Excess calcium in the soil, low amount of iron and very high soil pH values can cause the development of ferric chlorosis. Gradually the leaves turn yellow, to completely discolor; plants affected by ferric chlorosis tend to develop stunted and produce few flowers.
The leaves of poorly fertilized roses tend to be opaque, yellow-green, progressively lighter.
Plants that suffer from this deficiency tend to have very damaged leaves, with dark, often dry, zoning; the color is off, gray-green.
In addition to scarce blooms this deficiency over time is manifested by the yellowed leaf tips, often dry, and can also lead to the loss of the leaves.
The leaves become gray-greenish, tend to dry and discolor at the edges, progressively starting from the outer leaves.
the veins tend to turn yellow, on the leaves there are light or dry zoning, often the buds are stunted.
Plants grown in soil free of zinc have deformed leaves, greenish-yellowish, thin and elongated.
Leaves with striking green veins with a page that gradually turns yellow and dries. The excess of manganese instead manifests itself with small black spots spread over the entire leaf page.
In cultivation we note that sporadic contact with small doses of herbicide, such as glyphosate, can cause various types of damage, such as yellowed leaves and bizarre-shaped flowers, which often bloom with very short and matted petals. Practicing weeding is good to be careful to avoid the leaves of the shrubs; moreover it is always advisable to avoid spraying the herbicide during windy or very hot days. The damage caused by herbicides are generally mild, and only damage the flowering immediately following the damage itself, so they do not last over time.
Sometimes roses have poor growth, both in the single year and over the course of several years, they produce short and stunted stems, they bloom poorly, without having other striking symptoms. This behavior could be due to irregular watering and occurs above all in potted specimens. Excessive watering, with soil soaked in water, leads to the suffocation of the roots, which therefore are not able to supply the plant with nutrition; in the same way, poor watering, especially during dry periods, can quickly lead to desiccation of the plant. Poor or excessive watering continued over time leading to the drying of leaves and branches, and therefore of the entire plant. Incorrectly watered plants are also more sensitive to the attack of various types of diseases.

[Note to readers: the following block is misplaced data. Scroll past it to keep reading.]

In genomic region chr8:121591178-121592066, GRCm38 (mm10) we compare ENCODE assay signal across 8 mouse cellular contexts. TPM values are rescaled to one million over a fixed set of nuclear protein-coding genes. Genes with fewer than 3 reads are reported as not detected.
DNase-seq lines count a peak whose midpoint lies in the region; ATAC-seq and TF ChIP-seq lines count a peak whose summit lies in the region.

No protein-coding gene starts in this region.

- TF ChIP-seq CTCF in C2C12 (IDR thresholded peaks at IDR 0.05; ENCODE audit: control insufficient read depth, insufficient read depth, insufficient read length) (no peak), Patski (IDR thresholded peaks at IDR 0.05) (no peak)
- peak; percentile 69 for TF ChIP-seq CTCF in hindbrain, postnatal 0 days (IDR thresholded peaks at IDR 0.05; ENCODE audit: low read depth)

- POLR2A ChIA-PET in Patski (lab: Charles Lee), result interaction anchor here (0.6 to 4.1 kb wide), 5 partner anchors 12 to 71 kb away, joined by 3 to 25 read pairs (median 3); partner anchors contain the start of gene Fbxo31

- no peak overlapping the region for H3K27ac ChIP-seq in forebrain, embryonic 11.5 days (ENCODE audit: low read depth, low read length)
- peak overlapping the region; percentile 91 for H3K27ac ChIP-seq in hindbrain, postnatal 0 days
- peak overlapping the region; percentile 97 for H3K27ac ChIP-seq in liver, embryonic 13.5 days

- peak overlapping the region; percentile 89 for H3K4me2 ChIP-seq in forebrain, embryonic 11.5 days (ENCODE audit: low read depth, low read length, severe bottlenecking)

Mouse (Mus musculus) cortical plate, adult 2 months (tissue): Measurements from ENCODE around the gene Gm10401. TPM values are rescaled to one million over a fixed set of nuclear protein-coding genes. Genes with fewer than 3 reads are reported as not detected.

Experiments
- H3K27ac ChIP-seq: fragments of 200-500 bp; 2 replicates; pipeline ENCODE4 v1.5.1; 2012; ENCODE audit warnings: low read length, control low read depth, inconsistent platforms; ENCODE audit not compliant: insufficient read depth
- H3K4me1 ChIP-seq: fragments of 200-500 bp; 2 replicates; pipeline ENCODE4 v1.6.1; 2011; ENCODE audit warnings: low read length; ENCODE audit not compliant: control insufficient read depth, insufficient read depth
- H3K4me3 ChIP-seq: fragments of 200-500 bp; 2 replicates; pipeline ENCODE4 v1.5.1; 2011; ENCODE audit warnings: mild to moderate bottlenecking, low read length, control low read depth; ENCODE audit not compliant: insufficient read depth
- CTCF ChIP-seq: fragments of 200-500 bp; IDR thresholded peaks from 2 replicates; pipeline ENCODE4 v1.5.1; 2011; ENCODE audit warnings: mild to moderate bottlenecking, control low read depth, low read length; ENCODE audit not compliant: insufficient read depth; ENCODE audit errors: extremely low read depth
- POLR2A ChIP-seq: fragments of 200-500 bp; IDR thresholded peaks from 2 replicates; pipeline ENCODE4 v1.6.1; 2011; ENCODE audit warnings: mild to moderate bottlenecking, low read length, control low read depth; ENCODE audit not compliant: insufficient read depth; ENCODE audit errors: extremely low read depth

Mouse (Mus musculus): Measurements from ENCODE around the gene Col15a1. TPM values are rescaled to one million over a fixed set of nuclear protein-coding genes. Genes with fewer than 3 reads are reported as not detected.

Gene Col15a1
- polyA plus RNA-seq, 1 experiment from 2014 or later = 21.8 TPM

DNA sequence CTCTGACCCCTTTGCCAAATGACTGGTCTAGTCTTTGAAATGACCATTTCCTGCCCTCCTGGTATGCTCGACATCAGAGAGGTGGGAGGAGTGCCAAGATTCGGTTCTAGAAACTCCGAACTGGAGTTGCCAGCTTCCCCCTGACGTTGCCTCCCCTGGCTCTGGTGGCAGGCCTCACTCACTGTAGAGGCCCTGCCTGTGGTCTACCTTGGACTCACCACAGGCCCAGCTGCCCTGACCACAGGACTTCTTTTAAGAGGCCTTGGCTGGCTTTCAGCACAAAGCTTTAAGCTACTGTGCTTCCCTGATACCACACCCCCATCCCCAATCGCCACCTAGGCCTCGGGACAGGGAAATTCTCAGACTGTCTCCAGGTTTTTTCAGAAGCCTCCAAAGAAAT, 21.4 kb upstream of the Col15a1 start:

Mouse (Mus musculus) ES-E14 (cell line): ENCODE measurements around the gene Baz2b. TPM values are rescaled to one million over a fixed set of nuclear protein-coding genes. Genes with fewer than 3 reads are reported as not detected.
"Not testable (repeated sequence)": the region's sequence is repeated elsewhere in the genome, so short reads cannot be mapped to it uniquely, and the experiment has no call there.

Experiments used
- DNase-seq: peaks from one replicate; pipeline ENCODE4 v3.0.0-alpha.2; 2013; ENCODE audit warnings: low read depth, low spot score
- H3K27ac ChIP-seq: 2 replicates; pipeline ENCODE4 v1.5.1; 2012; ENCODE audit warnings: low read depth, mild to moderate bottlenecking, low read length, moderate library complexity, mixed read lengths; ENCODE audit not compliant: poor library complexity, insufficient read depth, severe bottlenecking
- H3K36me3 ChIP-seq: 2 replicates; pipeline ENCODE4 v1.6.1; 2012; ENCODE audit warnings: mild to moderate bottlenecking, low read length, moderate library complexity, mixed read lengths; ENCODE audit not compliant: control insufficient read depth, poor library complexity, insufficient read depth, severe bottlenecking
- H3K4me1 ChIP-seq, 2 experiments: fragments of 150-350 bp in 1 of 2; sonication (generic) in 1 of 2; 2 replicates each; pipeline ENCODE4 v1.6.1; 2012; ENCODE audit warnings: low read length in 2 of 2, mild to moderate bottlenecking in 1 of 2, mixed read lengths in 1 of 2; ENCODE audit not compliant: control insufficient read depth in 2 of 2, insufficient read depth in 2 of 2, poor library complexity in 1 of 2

Stunted growth can also be due to scarce or no fertilization: let us remember to fertilize our plants, in autumn or at the end of winter, with organic fertilizer; in June we can repeat the fertilization, perhaps using a slow release fertilizer with the addition of microelements.
Most roses need good lighting for a balanced development, the ideal place is full sun. Plants grown in the shade generally produce few flowers, have very long stems and few leaves, which also grow small; sometimes it can happen that the plants grow in the direction of the light, assuming a posture completely bent to one side.
Mosaic of the rose
It is a virus that causes streaks on the leaves, elongated or rounded, yellow or green; the plant has a rapid decline, with a lack of flowers and new shoots. Generally, as with most viruses, mosaic plants quickly perish, until they die. There is no cure for this virus, it is therefore necessary to eradicate the diseased rose and replace it with a healthy one. There are varieties of roses particularly resistant to the mosaic virus.
Rose pests: Natural remedies against rose lice
It is not always necessary to use chemical products to counter the spread of the most common rose pests, or aphids, commonly known as lice. These insects feed on the youngest and tender parts of plants and can spread very quickly, so as to quickly cover both the leaves and the stems and buds.
A natural remedy very effective to safely and quickly eliminate the problem is to boil garlic in water, then going to filter it and vaporize it on the infested plants. The quantities can be of a head of garlic divided into segments per liter of water. The infusion should be boiled for at least five minutes before being filtered and vaporized. It is also possible to prepare a nettle macerate, for which the entire plant is used, commonly found in lawns and gardens. The proportions are 1 kg of freshly harvested nettles or 200 grams of dried leaves per 10 liters of water. It would be better to use rainwater and a container that is not metallic. To get the macerate, the nettles must remain in soak for about 15 days, leaving the container open, perhaps protected with a net to prevent dirt or insects from entering it. This product, once filtered, will be diluted before being used, calculating a proportion that varies for one liter of macerated water from 10 to 20 liters.